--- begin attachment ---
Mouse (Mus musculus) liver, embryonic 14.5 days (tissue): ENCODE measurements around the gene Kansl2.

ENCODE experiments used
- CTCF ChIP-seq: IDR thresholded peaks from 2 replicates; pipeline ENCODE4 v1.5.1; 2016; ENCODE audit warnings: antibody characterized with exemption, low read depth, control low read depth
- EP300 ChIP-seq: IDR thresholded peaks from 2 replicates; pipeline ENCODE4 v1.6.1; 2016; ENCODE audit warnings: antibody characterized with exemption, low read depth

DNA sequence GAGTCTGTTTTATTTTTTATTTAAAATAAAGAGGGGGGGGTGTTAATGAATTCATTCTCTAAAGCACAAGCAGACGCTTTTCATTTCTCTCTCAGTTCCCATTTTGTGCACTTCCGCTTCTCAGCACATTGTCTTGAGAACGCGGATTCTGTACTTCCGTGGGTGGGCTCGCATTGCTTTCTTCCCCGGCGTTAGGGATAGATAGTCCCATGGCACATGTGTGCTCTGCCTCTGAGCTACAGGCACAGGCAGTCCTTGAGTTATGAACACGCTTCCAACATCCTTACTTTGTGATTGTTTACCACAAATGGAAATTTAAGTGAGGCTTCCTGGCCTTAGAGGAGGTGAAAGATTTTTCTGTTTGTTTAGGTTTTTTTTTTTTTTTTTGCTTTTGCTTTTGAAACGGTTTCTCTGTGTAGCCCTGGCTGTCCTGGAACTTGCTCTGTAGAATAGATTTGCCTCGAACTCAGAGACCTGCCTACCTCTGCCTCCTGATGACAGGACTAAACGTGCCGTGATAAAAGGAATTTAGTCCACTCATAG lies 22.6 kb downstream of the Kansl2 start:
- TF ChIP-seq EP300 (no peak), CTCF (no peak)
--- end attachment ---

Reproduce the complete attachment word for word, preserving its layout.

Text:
Mouse (Mus musculus) liver, embryonic 14.5 days (tissue): ENCODE measurements around the gene Kansl2.

ENCODE experiments used
- CTCF ChIP-seq: IDR thresholded peaks from 2 replicates; pipeline ENCODE4 v1.5.1; 2016; ENCODE audit warnings: antibody characterized with exemption, low read depth, control low read depth
- EP300 ChIP-seq: IDR thresholded peaks from 2 replicates; pipeline ENCODE4 v1.6.1; 2016; ENCODE audit warnings: antibody characterized with exemption, low read depth

DNA sequence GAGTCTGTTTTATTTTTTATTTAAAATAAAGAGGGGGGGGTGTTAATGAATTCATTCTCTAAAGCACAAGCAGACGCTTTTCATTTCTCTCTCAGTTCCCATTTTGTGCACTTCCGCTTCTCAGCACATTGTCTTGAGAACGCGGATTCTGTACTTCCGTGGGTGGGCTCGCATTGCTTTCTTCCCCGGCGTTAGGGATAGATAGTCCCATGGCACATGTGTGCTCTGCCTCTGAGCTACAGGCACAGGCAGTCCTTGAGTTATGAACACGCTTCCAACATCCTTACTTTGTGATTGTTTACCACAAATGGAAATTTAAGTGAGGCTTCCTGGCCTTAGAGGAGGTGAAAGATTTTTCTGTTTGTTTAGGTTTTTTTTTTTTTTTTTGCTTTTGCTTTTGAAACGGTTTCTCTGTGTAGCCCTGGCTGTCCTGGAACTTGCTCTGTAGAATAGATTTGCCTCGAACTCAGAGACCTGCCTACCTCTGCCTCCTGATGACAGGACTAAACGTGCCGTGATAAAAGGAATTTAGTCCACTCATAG lies 22.6 kb downstream of the Kansl2 start:
- TF ChIP-seq EP300 (no peak), CTCF (no peak)